Babies are no longer being born with wisdom teeth, as humans are evolving faster than at any time in the past 250 years, research has shown.
Shorter faces, extra bones in feet and legs, and an artery in the forearm are among a slew of anatomical differences recorded in modern humans.
Australian scientists have said in a report that the species is experiencing a microevolution, where changes take place over a short period of time, after reaching a “relaxed state” of natural selection.
Dr Teghan Lucas, of Flinders University in Adelaide, and the report’s lead author, said: “A lot of people thought humans have stopped evolving. But our study shows we are still evolving, faster than at any point in the past 250 years.”
Researchers found evidence that humans now have more bones in their feet, while wisdom teeth are becoming obsolete. Most people are born with four wisdom teeth at the back of gums until they push through at adolescence.
Anthropologists believe wisdom teeth provided a helpful tool to early humans who used them to eat tough or uncooked foods. But evolutionary changes are making them redundant.
Lucas said: “As our faces are getting a lot shorter, there is not as much room for teeth because of smaller jaws.”
“This is happening as we have learnt to process food more. A lot of people are just being born without wisdom teeth.”
Scientists have seen an increase in people born with a small bone at the back of the knee, the fabella, and extra joints in feet to form abnormal connections between two or more bones.
There are also more cases of spina bifida occulta — an opening of the sacral canal, the bone at the base of the spine.
Explaining such evolutionary mutations, Lucas said: “Humans are currently in a relaxed state of natural selection as our environment is considerably favourable to us. We have advanced as a species to the point where natural selection no longer removes the outliers in the gene pool.”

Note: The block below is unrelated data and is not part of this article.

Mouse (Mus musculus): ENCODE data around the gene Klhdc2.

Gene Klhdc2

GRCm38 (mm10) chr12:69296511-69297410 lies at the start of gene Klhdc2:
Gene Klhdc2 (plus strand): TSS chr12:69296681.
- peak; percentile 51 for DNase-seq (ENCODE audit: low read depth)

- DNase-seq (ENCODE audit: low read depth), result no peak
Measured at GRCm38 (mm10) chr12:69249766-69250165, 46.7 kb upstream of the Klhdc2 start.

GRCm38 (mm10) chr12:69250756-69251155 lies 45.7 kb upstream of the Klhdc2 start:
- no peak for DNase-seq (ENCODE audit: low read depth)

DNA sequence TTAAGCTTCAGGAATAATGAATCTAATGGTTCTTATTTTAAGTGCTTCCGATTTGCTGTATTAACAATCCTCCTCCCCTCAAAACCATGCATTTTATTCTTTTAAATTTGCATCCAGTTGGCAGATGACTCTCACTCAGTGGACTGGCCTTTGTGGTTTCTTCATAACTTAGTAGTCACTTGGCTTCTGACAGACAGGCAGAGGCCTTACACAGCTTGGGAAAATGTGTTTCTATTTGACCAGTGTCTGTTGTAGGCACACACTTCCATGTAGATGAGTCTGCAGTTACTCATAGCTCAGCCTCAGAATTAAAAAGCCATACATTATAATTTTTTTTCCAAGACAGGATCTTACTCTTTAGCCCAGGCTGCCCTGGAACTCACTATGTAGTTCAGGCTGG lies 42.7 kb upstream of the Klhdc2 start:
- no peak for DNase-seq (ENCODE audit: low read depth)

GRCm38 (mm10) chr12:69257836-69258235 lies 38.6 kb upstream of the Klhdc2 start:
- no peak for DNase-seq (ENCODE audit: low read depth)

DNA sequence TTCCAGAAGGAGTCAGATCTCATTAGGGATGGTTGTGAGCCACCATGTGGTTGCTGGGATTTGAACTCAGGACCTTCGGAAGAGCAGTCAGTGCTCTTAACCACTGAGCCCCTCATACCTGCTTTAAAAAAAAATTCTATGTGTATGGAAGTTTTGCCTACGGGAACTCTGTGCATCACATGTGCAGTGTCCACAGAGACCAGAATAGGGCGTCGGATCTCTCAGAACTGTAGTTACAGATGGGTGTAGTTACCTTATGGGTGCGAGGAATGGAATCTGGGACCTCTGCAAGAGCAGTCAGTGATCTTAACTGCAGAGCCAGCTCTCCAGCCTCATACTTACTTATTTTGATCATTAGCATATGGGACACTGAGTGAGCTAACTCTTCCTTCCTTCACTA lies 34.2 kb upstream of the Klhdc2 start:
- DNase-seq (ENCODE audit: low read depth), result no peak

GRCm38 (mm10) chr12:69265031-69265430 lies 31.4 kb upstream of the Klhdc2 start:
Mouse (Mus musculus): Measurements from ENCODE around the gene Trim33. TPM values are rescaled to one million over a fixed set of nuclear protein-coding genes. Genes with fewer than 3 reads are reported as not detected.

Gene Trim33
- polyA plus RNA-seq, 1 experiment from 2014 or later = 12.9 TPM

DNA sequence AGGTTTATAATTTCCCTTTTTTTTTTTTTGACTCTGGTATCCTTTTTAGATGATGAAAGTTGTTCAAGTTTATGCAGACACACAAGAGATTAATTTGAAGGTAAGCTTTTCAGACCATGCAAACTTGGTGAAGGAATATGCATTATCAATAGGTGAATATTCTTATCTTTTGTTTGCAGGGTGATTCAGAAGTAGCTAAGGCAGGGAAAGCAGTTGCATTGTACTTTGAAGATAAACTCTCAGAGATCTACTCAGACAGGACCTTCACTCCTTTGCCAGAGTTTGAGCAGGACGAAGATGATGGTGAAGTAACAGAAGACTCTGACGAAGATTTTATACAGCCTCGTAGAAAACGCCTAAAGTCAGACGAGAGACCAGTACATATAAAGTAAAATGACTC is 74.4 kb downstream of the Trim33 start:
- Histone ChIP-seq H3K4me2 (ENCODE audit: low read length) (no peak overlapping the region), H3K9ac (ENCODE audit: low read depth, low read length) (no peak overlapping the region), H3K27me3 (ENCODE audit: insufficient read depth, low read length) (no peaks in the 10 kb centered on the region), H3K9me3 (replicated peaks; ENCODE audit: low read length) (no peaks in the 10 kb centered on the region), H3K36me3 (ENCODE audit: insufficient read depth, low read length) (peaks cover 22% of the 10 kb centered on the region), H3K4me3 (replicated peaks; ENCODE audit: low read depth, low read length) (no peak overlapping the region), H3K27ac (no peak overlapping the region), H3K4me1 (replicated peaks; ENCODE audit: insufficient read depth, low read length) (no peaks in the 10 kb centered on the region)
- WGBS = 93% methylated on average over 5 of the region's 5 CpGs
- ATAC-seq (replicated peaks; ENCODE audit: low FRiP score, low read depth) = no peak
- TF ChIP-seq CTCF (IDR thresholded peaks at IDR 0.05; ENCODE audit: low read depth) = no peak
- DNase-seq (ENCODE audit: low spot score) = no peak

An example is infertile individuals. Natural selection would dictate that they do not have the opportunity to pass on their genes. However, due to modern medicine, they can now reproduce.
Scientists also pointed to an artery, found in the human forearm, to highlight evolutionary changes. The blood vessel previously disappeared after birth, but is now increasingly prevalent in humans. The artery, the main vessel supplying blood to the hand, used to vanish once neighbouring arteries had grown, but now as many as one in three retain it throughout their lives.
It poses no health risk, and even helps to boost blood supply. It can also be used as a replacement in surgical procedures in other parts of the body.
The researchers said they investigated the rate of retainment in successive generations through examining records, and dissecting cadavers from people born in the 20th century.
Lucas said: “Since the 18th century, anatomists have been studying the prevalence of this artery in adults, and our study shows it is clearly increasing.”
The prevalence of the artery was around 10 per cent in people born in the mid-1880s compared with 30 per cent in those born in the late 20th century, which Lucas said was a “significant increase in a fairly short period of time, when it comes to evolution”.
She added: “This could have resulted from mutations of genes involved in median artery development or mothers’ health problems during pregnancy, or both. If this trend continues, most people will have a median artery of the forearm by 2100.”
The findings were published in the Journal of Anatomy. — The Daily Telegraph